Viatris and the United Steelworkers’ international office reached a severance agreement July 2, which members believed “was nothing more than average,2 at the very best,” Gouzd said. After they are laid off, workers will receive two weeks of pay, benefits and insurance for every year they worked for the plant. These benefits were supposed to last until March 2023 — the end date of the union’s last contract — but there is zero chance any workers will receive payments until then.

Dozens of other national and local organizations co-signed Our Revolution’s letter, which warns of dire consequences for working families and people who need affordable generic drugs.

“The timing couldn’t be worse — with international supply chains shaky and the nation of India still firmly in the grip of the COVID-19 pandemic,” the letter reads. “How do we know that Americans will continue to receive their medications as needed? We simply don’t.”

Mylan’s closure brings further American reliance on foreign drug makers. In 2019, roughly 40% of the world’s generic drug supply was manufactured in India. A full 80% of the active ingredients in all drugs, whether brand-name or generic, are made in India and China.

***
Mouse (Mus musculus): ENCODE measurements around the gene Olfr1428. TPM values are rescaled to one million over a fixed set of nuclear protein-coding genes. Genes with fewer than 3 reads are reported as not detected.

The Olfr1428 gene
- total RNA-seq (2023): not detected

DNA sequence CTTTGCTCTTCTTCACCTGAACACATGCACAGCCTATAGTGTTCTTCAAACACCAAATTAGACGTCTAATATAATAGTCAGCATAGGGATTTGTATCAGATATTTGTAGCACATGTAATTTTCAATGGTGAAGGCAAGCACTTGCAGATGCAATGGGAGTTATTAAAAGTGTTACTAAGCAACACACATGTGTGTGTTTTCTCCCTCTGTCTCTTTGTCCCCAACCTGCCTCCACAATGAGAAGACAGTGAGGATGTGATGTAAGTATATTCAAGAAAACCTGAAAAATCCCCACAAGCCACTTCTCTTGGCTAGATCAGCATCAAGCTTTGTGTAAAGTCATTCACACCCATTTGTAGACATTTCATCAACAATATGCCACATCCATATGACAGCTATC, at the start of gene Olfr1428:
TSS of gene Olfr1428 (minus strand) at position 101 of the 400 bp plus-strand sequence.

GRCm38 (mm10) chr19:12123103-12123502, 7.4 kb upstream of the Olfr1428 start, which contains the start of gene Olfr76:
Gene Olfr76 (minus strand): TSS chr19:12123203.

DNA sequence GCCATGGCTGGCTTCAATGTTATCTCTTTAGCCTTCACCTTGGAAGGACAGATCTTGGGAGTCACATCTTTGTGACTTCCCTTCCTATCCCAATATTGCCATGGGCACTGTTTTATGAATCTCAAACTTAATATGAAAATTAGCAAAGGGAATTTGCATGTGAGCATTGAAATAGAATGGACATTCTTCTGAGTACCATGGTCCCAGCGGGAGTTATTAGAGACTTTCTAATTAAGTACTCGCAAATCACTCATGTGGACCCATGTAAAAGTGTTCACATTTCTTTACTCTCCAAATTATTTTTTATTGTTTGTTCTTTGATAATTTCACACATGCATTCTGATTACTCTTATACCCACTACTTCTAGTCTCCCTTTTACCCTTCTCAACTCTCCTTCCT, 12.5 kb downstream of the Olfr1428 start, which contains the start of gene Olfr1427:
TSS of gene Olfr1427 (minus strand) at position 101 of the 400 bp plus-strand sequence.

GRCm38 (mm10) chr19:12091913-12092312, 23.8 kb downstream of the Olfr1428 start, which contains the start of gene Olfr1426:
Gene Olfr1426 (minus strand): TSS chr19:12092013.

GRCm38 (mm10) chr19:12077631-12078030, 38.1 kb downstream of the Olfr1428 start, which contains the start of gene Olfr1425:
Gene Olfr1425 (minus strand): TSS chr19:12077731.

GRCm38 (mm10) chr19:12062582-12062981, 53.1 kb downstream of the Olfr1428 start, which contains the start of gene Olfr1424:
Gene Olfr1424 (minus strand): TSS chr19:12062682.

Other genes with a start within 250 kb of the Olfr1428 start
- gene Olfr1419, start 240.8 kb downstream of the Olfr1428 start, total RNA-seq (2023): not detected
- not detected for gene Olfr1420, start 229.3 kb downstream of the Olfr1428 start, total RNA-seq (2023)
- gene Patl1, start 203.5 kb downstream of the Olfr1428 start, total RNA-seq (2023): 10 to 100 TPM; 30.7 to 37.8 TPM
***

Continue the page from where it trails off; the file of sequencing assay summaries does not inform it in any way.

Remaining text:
Generic drugs have become essential to affordable health care, but corporations repeatedly have fled overseas to escape American regulations. While the Food and Drug Administration routinely inspects domestic pharmaceutical facilities, years can lapse between agency inspections of overseas generic manufacturers. And, with the pandemic still raging in many parts of the world, those inspections will be further delayed.

The group closed the letter with a dim vision for the future, if Biden does not take action.

“The alternative looks grim: massive layoffs, drug price hikes and delayed shipments of life-saving medicines. Time is running out,” the letter states. “We strongly urge you to use every lever at your disposal to save this plant. If there is a will, there is a way. Please do something.”

Reach Joe Severino at

joe.severino@wvgazettemail.com,

304-348-4814 or follow @jj_severino on Twitter.

Recommended for you